News / Europe

EU Report Slams Curbs Put on Turkish Media

European Parliament
European Parliament
TEXT SIZE - +

The European Union is criticizing Turkey for the rising number of prosecutions against journalists. E.U. concerns have been raised in an annual progress report on the country's bid to join the bloc.  

The annual European Union report on Turkey said while there is increasing open and free debate over sensitive issues such as minority rights, concerns were raised over press freedom.

A member of the European Parliament committee on Turkey, Richard Howitt, addressed the bloc's concerns.

"Without doubts, over some years now we have raised issues about websites being blocked, about writers being in jail.  There are still too many journalists in jail," said Howitt.

According to human-rights groups, the number of jailed journalists has steadily increased in the past few years, reversing an earlier decline.  

Last month, the international media watchdog Reporters Without Borders noted Turkey had slipped in its ranking of press freedom this year to 138 from 123 in 2009, now occupying a spot between Singapore and Ethiopia.

The EU report also voices its concern over the pressure on media organizations.  It cited the billion-dollar tax fine against the country's largest media group, which is also seen as being critical of the government.  But the government has dismissed such concerns, saying there is no policy of intimidation, and the judiciary is independent.  

Last month, CNN Turk, the Turkish version of the popular cable news channel CNN, was fined and received a warning from the state body that monitors media activity. CNN Turk had presented an interview that was deemed to have been personally critical of the prime minister and president. The warning sent shock waves through the media.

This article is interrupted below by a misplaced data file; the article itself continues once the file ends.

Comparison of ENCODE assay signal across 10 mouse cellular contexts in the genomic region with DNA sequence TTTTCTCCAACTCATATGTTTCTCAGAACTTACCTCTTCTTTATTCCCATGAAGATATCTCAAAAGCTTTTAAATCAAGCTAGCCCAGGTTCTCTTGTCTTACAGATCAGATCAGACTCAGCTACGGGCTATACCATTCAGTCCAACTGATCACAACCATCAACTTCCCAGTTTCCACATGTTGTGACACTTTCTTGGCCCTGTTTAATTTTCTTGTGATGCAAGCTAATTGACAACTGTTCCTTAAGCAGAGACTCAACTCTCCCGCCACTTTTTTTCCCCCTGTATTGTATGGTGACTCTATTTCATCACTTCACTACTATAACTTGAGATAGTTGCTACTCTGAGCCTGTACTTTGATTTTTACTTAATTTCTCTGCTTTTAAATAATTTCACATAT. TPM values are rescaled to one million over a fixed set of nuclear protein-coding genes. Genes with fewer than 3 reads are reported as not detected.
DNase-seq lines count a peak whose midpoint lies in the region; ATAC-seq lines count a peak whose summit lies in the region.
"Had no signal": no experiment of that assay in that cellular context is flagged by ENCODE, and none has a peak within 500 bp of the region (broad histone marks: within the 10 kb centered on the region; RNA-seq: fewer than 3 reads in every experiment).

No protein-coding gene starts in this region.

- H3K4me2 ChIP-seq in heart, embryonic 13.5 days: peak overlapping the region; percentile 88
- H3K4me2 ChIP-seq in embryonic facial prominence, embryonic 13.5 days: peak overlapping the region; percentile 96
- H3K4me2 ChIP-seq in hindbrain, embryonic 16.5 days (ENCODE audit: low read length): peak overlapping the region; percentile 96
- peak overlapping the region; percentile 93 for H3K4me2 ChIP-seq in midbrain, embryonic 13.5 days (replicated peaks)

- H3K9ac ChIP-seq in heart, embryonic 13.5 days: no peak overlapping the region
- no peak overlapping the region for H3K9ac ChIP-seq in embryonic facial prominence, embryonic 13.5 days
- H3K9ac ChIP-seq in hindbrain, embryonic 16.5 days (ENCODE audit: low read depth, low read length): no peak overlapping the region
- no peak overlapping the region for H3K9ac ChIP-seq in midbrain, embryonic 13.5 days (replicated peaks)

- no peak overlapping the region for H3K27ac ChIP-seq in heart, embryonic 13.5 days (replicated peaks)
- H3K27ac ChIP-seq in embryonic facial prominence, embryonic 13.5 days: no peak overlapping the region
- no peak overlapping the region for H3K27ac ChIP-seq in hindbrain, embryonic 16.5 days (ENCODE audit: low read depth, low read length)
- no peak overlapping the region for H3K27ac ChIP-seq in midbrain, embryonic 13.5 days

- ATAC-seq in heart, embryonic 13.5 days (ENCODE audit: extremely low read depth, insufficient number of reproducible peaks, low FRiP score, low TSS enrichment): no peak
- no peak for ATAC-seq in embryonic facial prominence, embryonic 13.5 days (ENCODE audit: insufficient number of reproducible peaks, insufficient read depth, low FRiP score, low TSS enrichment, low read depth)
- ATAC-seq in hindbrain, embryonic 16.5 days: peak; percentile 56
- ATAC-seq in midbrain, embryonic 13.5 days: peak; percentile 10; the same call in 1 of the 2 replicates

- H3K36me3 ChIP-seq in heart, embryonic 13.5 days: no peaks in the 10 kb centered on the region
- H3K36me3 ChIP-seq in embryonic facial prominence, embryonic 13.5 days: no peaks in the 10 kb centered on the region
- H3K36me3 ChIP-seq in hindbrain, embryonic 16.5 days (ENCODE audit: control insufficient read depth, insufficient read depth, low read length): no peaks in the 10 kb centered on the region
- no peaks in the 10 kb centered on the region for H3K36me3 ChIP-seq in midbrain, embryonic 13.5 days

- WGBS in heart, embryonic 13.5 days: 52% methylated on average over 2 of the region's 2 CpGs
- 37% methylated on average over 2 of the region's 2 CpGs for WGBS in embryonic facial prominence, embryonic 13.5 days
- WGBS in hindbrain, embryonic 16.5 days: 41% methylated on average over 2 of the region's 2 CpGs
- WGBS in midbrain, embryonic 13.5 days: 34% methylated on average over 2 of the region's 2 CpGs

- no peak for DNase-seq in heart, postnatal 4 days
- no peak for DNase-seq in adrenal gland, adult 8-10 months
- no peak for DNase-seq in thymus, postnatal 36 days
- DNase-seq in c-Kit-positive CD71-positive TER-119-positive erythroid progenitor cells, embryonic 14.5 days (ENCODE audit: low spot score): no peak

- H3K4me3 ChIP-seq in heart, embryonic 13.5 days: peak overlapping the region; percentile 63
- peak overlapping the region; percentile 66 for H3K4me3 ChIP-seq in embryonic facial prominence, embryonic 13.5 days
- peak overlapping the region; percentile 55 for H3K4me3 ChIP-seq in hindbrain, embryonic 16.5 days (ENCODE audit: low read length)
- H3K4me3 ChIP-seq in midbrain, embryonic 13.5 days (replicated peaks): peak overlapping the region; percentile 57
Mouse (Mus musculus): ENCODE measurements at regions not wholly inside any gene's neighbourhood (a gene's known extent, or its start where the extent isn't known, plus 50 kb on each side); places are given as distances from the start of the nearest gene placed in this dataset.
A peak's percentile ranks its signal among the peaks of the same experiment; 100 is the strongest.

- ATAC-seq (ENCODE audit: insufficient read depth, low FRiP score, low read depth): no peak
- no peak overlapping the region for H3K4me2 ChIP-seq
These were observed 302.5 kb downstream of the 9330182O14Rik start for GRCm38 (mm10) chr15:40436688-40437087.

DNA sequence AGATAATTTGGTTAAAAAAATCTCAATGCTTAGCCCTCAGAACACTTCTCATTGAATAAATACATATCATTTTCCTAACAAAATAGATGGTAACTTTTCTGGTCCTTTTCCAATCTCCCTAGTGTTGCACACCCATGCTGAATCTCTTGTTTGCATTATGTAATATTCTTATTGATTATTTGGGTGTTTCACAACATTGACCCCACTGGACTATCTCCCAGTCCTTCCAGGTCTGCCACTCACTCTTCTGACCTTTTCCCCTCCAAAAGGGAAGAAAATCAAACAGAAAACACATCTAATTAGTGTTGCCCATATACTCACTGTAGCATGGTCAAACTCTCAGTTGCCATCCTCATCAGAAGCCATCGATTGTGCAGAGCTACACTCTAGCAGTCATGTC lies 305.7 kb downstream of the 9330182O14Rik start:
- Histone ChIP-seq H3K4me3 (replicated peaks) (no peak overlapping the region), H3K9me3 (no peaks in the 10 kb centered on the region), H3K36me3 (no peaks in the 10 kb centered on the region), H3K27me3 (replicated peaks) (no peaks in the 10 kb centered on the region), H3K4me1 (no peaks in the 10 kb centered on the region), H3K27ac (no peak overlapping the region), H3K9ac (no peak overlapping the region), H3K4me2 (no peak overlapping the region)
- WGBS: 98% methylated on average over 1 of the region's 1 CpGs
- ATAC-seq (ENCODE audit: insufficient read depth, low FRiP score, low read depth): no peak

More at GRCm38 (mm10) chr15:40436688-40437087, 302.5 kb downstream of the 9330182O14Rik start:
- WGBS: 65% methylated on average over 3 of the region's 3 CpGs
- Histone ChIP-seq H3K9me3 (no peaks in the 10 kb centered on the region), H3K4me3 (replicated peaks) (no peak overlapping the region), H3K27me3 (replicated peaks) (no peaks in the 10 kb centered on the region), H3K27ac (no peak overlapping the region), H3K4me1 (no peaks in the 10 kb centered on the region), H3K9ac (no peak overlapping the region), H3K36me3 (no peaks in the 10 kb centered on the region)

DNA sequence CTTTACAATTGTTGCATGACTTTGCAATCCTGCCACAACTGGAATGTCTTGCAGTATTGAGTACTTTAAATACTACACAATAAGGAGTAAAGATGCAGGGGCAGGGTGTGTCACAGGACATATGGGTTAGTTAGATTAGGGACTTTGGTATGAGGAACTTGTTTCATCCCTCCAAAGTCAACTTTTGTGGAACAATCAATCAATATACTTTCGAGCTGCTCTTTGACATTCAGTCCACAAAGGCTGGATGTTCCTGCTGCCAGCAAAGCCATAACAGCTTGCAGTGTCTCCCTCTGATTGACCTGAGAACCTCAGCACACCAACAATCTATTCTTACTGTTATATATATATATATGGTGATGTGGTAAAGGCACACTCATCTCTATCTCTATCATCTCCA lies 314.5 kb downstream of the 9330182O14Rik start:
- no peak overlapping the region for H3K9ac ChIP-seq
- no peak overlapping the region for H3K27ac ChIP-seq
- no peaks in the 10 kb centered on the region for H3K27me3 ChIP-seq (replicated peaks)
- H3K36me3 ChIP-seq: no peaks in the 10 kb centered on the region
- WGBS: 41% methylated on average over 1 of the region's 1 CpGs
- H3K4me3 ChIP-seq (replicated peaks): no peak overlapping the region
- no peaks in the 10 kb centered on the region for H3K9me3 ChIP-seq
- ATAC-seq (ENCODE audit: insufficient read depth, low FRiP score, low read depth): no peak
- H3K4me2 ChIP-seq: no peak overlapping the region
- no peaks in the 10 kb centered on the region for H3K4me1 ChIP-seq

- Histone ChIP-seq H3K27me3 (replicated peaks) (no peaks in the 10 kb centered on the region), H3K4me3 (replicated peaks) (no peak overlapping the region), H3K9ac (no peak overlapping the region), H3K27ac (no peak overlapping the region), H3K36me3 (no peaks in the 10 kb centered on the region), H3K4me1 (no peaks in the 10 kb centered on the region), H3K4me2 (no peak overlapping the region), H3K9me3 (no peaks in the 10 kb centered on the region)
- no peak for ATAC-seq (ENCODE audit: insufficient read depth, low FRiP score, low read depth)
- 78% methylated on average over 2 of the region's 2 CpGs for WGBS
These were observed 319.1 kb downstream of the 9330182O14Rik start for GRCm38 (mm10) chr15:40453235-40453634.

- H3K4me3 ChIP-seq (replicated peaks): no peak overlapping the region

The anchor and editor of one of country's main news TV shows, Mehmet Ali Birand, says critical reporting is becoming increasingly difficult.

"Well everyone is going to be much more careful on what they say. No criticism will be the order of the day. We will not be able say anything wrong, which will be interpreted in a negative way from the prime minister."

Birand's program is also under investigation and facing a heavy fine for interviewing family members of soldiers killed by the Kurdistan Workers' Party.  

The EU report also cited the growing number of Internet sites being closed by the courts as another area of concern. There are nearly 6,000 sites that are banned.  

Earlier this month, a two-and-one-half-year ban was lifted on "YouTube," but only days later another ban was enforced. The popular social networking site Facebook also may be banned. In all the cases, a court found the content of certain Web pages seditious or disrespectful.

Media Studies Professor Haluk Sahin, of Istanbul's Bilgi University, says the situation is out of control.